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The meme has been called an ‘unheard-of reversal of our values.’
Life for Paris, a group set up to support the victims and families of victims hurt or killed in the 2015 Paris attacks, is unhappy with the popular “Tough Guy Entrance” meme that’s making the rounds on Twitter.
The meme in question shows Jawad Bendaoud, the French citizen recently convicted of harboring two of the terrorists behind the attacks that left 130 people dead and over 400 injured.
On March 30, a Twitter user who goes by Mohamedjellit posted a short video of clip of Bendaoud outside the courtroom. In the clip, Bendaoud, who is a known drug dealer and was previously convicted of manslaughter, can be seen puffing his chest and trying to look menacing.
Caption this pic.twitter.com/oY0tK71iXv
— 🇩🇿 (@Mohamedjellit) March 30, 2019
Mohamedjellit asked people to caption the video and Twitter was happy to respond. Not only has the video now been watched 167 million times, but it also turned Bendaoud into a huge meme—especially once people found other pictures of him.
When your man is yelling at you and you tryna make it look like you don’t care but you finna cry 😭 pic.twitter.com/S5GEFob6Sl
— HBCUSistas 👸🏾 (@HbcuSistas) April 6, 2019
pOoja vHat iS tHiS bEhaViOur??? pic.twitter.com/iPwMy98Uly
— ya 🇵🇰i ya (@d0ntruinmahm00d) April 3, 2019
Billboard: This Lil Nas X song isn’t technically country
Billy Ray Cyrus: pic.twitter.com/yRUvhOQIjq
— Eugene ejay (@Ejayarrmani) April 5, 2019
Should these never end? I think so. https://t.co/s8OeiPeOz3
— Paul F. Tompkins (@PFTompkins) April 10, 2019
Although the meme was never intended to glorify Bendaoud, if anything it seems to be belittling him, Life for Paris still feels that using the videos and images for comedic purposes is insensitive. It tweeted its official statement on the matter this week, saying via French translation that the use of the meme “shows that, in an unheard-of reversal of our values, our society prefers to turn a criminal and habitually offending delinquent into a star [rather] than avoid hurting the victims of the worst attacks in our history.”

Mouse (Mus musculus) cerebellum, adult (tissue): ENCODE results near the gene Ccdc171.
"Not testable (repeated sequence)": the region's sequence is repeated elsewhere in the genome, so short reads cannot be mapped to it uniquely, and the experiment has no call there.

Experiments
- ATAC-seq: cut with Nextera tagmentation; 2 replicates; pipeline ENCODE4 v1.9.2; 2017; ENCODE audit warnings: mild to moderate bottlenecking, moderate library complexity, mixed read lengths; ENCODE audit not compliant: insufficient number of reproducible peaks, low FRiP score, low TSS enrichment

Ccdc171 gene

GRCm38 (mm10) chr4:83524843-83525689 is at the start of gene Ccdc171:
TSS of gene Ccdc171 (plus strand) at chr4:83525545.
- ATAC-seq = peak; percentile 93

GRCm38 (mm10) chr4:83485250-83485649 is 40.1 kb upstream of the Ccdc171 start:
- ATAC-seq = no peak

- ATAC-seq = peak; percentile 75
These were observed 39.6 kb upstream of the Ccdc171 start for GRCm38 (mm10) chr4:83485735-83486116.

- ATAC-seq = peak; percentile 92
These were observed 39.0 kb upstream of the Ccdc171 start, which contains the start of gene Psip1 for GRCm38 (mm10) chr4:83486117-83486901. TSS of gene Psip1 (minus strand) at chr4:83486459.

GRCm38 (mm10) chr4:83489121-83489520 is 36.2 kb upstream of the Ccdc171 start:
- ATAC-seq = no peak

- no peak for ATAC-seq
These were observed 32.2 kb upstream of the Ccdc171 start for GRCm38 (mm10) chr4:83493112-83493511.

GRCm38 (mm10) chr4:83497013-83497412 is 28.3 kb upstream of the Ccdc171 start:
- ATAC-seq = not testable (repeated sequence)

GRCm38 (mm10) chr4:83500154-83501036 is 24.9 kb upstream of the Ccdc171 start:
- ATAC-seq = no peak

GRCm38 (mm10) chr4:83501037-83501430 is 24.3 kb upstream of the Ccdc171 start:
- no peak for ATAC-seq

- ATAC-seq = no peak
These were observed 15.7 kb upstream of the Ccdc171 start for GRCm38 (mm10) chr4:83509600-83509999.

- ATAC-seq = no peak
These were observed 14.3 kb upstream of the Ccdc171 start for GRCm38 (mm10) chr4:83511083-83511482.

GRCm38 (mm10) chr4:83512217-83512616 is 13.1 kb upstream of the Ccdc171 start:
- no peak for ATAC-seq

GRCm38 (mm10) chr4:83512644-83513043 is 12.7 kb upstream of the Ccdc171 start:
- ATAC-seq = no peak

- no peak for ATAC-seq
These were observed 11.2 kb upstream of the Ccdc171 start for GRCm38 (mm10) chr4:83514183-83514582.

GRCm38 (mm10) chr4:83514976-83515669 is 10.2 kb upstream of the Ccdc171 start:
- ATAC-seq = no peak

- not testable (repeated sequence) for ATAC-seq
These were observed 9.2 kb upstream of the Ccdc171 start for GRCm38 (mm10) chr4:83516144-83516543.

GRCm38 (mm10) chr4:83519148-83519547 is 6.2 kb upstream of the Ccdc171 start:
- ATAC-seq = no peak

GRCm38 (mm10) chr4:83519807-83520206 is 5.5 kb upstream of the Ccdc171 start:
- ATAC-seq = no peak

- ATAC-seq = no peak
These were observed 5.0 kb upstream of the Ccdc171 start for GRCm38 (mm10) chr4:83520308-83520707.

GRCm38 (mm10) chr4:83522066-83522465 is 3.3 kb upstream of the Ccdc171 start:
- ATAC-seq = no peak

The full statement is available in the tweet below.
— Life for Paris (@lifeforparis) April 9, 2019
Twitter has since begun placing warnings on the video that say “We can’t show you everything! We automatically hide video that might contain sensitive content.” Users then have to click on a “Show Media” button to view the video. Whether or not this actually addresses the concerns raised by Life for Paris is open to debate.
The larger debate is when, if ever, can tragedy be used for comedy? Following the Sept. 11 terror attacks in the United States, comedy shows, in general, were canceled all over the country. Now, 9/11 jokes have become so ubiquitous they’ve gone from taboo to hacky. It’s highly unlikely that anyone is going to get mad about a John Wilkes Booth joke in 2019, and you can probably get away with making fun of the Titanic. But is it really just about the passage of time? Or is it that most of the “Tough Guy Entrance” memes are being created by people who don’t live in France? Is it simply because Bendaoud looks so ridiculous in the video that people couldn’t resist making fun of him? Is there a bias in play that lets us laugh from a distance?
For better or worse, the meme proves that the line between comedy and tragedy remains blurry.
David Britton is a writer and comedian based in Rhinebeck, New York who focuses on internet culture, memes, and viral news stories. He also writes for the Hard Times and is the creator of StoriesAboutWizards.com.